Chinese Immigrant Skewers LeBron for 'Bowing' to 'Repressive' Chinese Authoritarians


Ying Ma, a conservative commentator and immigrant born in Communist China, blasted LeBron James for his take on the budding feud between the National Basketball Association and China during a Thursday appearance on Fox News’ “Fox and Friends.”

“LeBron is somebody who once proudly said that he and other NBA players have no interest in getting an invitation from Donald Trump to go to the White House,” Ma began, referencing James’ history of opposition to the president.

“This is a president who is democratically elected by the American people but yet, at the same time, [James has] got no problem bowing to the Chinese communist government, which is repressive in so many different ways,” she continued.

“And so that’s where we see a lot of hypocrisy, and he’s rightly been criticized for his position.”

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Ma was referring to James’ comments about a now-deleted tweet sent by Daryl Morey, the general manager of the Houston Rockets.

The tweet in question explicitly supported Hong Kong protesters, who have been demonstrating against a Chinese extradition bill and President Xi Jinping’s authoritarian regime in general.

James characterized Morey’s pro-democracy tweet as misinformed, saying the NBA executive “wasn’t educated” on the subject.

After complaining about the possible negative ramifications of the tweet, James later responded to criticism by claiming that he merely thought the tweet “could have waited a week.”

Do you think LeBron's statements on Morey's tweets were hypocritical?

Critics, including Ma, contend that the negative ramifications James mentioned were likely financial, given the massive earning potential for the NBA through access to the Chinese market.

Ma also juxtaposed James’ comment with his reputation as a brave and outspoken athlete, as it appeared that the star was unwilling to criticize tyranny when money is on the line.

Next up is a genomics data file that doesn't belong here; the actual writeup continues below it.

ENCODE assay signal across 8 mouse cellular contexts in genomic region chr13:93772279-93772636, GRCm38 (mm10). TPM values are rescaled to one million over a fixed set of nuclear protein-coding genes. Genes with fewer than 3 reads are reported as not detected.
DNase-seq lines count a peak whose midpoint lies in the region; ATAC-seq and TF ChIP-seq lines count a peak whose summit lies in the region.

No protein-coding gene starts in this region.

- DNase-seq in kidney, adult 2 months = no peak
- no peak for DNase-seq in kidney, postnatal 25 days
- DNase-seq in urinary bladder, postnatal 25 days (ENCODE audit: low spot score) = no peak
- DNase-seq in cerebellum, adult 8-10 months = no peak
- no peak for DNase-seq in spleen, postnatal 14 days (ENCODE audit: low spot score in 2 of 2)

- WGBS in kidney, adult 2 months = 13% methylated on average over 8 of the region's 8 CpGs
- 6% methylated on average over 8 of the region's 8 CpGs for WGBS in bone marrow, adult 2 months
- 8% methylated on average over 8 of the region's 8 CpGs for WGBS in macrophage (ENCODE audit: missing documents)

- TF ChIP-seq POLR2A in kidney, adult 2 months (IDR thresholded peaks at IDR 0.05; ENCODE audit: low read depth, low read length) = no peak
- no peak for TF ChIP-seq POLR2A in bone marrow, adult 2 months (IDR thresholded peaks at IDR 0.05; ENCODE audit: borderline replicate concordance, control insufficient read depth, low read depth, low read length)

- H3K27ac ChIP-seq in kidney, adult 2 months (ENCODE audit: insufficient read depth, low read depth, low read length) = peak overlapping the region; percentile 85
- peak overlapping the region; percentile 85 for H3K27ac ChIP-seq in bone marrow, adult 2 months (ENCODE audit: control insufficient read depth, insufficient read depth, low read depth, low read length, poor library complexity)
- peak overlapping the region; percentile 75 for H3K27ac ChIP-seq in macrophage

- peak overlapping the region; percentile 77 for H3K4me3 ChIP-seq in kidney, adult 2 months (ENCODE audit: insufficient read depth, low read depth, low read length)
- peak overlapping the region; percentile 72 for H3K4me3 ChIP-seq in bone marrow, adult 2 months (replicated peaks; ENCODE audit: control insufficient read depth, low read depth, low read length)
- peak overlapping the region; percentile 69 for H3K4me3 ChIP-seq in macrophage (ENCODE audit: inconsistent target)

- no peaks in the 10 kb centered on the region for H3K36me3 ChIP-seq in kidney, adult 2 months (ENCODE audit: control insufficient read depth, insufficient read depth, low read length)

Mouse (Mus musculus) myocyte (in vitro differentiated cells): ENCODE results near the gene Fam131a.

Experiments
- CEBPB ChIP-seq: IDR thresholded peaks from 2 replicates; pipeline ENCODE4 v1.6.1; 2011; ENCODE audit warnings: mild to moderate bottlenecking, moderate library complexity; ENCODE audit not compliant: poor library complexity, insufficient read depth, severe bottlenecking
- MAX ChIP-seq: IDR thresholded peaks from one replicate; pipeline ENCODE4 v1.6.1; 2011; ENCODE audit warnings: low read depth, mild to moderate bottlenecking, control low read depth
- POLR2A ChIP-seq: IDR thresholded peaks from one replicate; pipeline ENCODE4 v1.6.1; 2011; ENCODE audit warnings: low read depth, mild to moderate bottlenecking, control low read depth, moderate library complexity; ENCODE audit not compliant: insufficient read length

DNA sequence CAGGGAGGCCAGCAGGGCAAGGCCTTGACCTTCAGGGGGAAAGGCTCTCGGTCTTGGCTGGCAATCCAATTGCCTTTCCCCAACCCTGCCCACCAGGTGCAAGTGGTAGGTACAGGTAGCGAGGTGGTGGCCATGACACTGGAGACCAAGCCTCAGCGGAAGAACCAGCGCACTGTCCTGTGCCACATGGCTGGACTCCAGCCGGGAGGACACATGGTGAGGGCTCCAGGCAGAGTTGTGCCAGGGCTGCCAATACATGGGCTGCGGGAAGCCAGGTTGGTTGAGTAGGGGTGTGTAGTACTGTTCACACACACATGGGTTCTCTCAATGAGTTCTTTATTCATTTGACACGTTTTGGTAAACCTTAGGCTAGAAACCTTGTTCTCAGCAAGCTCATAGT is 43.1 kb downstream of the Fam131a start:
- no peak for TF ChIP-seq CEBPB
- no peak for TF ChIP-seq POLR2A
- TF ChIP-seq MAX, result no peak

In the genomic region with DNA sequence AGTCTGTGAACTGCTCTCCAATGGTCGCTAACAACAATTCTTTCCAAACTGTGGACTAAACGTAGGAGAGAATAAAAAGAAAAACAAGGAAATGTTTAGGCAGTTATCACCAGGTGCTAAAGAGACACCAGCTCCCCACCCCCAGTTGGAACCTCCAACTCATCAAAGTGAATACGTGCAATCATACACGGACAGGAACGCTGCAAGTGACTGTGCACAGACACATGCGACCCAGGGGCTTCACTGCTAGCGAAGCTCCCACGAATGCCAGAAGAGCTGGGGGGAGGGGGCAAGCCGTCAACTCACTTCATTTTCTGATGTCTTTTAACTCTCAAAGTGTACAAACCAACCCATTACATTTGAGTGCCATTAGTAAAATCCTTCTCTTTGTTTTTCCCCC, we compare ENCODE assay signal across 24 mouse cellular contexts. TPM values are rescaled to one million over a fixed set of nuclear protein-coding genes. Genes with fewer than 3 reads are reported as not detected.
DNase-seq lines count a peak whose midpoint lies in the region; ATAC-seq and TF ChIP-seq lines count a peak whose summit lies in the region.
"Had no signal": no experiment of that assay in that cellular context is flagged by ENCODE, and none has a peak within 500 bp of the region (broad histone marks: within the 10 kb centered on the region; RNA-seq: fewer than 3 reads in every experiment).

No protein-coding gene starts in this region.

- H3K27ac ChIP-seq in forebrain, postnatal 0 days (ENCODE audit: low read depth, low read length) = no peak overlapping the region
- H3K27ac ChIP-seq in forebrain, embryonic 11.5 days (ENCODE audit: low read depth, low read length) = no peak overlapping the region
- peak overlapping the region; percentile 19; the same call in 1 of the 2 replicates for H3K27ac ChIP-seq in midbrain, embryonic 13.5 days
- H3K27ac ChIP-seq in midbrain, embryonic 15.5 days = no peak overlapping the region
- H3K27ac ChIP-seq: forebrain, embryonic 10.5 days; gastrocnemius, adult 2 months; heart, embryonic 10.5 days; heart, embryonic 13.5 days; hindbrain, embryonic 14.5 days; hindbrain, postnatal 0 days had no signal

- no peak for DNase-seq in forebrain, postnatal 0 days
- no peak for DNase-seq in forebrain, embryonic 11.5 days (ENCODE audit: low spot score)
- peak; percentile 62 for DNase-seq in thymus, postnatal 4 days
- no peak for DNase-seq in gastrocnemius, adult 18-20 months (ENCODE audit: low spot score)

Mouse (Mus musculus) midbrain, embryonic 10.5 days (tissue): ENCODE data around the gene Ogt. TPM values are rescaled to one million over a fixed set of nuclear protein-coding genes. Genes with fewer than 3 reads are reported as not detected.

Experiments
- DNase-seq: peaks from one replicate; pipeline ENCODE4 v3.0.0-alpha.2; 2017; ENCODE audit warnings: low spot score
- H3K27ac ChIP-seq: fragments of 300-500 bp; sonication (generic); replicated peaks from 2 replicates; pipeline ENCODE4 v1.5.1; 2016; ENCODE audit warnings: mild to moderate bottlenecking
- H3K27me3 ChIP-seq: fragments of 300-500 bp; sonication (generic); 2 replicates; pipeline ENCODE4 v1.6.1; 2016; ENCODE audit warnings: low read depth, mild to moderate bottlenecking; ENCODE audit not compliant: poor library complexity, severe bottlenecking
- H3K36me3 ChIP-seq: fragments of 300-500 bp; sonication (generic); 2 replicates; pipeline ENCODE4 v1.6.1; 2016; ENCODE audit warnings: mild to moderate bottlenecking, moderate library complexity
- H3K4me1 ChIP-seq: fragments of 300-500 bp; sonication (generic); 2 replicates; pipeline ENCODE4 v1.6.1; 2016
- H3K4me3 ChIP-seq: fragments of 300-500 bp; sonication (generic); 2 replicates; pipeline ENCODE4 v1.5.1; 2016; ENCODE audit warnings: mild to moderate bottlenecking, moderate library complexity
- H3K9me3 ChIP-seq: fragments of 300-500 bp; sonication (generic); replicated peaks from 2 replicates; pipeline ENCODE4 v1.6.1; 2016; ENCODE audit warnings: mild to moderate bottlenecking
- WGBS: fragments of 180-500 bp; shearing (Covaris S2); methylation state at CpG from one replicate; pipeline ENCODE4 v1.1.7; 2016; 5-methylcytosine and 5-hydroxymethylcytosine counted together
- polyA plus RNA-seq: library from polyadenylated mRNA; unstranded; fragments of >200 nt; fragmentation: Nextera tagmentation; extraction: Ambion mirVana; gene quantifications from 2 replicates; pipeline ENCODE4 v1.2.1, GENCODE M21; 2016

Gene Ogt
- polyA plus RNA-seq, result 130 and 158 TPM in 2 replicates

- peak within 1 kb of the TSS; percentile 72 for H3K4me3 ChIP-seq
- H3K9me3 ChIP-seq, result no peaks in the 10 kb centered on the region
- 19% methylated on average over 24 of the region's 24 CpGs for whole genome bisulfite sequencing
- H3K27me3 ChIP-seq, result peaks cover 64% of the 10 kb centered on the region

“I think the problem here is that it is perfectly valid in many ways for many players to say ‘We don’t really understand all the complicated issues involved, and we’re just here to play basketball, we want to bring the love of the game to China and while we’re at it we want to make a lot of money doing it,'” Ma said. “There’s nothing necessarily wrong with doing that.”

“However, it is quite different when you are … facing this bully that is China … and all you’re doing is to say ‘Yes, yes, yes’ and ‘Not only am I going to do exactly what you say, I’m going to criticize all my colleagues and teammates for crossing you, too.'”

“That’s where the hypocrisy and cowardice comes in.”

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James has indeed looked like a hypocrite recently, as he does have a history of making overt political statements.

Back in 2014, he and then-teammate Kyrie Irving wore warm-up shirts emblazoned with ‘I Can’t Breathe,’ a progressive rallying cry referring to the controversial death of Eric Garner, according to USA Today.

He also made headlines with a highly political speech during the 2016 ESPY Awards, where he charged athletes with the responsibility to “use this moment as a call to action for all professional athletes to educate ourselves,” and to “speak up. Use our influence. And renounce all violence,” according to Time.

Of course, that was back when speaking up didn’t threaten to put a dent in his paycheck.

Ma is correct in saying that there is nothing wrong with athletes wanting to make money and shut up about politics. There is a problem, however, when those athletes are not forthcoming about their intentions.

LeBron has presented himself as a brave social justice warrior, willing to make sacrifices to speak out against injustice.

In reality, he is just a businessman, conducting himself with the intent to maximize profit, which isn’t brave at all.

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Cade graduated Lyon College with a BA in Political Science in 2019, and has since acted as an assignment editor with The Western Journal. He is a Christian first, conservative second.
Cade graduated Lyon College with a BA in Political Science in 2019, and has since acted as an assignment editor with The Western Journal. He is a Christian first, conservative second.
BA Political Science, Lyon College (2019)